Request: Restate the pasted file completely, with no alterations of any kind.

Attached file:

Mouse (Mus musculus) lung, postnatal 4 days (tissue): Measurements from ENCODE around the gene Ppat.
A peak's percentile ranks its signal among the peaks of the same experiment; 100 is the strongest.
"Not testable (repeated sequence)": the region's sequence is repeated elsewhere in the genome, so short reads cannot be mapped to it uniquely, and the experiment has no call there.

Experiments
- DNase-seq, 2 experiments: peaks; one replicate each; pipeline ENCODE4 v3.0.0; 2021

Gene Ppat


Mouse (Mus musculus) lung, postnatal 4 days (tissue): Measurements from ENCODE around the gene Ppat.
A peak's percentile ranks its signal among the peaks of the same experiment; 100 is the strongest.
"Not testable (repeated sequence)": the region's sequence is repeated elsewhere in the genome, so short reads cannot be mapped to it uniquely, and the experiment has no call there.

Experiments
- DNase-seq, 2 experiments: peaks; one replicate each; pipeline ENCODE4 v3.0.0; 2021

Gene Ppat